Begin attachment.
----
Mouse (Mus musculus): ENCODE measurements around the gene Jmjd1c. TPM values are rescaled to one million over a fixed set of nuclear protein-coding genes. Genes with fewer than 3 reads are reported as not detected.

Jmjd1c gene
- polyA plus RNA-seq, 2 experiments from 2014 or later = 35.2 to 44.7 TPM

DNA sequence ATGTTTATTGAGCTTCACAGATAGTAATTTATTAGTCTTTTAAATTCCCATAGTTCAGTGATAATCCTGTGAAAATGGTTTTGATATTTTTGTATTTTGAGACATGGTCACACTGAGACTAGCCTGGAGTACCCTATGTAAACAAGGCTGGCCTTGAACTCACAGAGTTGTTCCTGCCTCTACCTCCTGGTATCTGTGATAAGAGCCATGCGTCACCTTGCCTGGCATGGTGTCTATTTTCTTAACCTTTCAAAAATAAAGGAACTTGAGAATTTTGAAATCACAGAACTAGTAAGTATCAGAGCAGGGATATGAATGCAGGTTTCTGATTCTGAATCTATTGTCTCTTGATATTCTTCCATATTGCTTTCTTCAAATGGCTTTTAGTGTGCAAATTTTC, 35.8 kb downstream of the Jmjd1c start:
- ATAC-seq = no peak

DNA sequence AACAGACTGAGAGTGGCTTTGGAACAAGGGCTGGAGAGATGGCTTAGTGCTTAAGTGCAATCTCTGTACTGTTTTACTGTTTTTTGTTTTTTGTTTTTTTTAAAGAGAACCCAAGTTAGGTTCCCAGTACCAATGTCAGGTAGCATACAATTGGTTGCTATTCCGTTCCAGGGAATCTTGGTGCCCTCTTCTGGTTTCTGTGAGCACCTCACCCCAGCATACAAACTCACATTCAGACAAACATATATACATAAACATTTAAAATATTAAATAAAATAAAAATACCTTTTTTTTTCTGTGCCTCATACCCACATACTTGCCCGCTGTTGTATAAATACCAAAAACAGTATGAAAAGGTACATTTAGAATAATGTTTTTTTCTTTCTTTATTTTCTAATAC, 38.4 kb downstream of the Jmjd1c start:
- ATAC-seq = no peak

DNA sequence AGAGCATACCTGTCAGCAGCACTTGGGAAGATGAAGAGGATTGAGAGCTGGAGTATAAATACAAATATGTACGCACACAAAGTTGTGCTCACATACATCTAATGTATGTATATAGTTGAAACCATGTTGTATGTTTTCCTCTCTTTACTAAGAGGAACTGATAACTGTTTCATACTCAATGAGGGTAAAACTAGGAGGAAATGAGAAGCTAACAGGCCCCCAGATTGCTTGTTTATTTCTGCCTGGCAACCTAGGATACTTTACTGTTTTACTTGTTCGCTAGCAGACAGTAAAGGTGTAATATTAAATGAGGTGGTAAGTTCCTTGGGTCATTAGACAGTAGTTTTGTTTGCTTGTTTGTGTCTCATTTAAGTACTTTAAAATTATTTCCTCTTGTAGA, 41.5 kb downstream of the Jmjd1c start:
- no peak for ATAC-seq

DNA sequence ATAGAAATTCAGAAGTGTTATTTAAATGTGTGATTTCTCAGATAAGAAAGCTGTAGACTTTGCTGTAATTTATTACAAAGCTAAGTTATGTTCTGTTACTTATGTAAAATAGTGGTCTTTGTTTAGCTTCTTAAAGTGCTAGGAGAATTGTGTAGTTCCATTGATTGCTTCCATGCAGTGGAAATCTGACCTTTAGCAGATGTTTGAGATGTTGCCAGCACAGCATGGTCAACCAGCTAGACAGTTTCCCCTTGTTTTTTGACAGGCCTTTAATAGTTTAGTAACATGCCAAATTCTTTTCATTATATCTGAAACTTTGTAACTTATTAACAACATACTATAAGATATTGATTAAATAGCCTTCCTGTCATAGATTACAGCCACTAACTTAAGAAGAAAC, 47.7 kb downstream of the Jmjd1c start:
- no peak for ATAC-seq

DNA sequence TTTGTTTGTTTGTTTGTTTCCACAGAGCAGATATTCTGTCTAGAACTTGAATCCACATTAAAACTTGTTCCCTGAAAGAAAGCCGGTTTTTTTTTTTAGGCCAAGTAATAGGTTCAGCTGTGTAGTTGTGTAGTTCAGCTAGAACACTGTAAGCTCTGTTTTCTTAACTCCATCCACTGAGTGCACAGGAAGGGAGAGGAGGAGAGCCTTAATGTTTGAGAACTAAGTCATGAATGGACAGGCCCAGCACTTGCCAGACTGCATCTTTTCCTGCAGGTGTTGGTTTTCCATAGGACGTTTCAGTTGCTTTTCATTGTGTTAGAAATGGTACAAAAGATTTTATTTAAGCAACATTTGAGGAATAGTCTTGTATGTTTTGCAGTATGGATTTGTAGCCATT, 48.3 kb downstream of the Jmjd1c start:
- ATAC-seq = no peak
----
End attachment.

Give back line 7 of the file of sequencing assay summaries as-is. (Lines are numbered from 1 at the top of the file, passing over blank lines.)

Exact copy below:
- ATAC-seq = no peak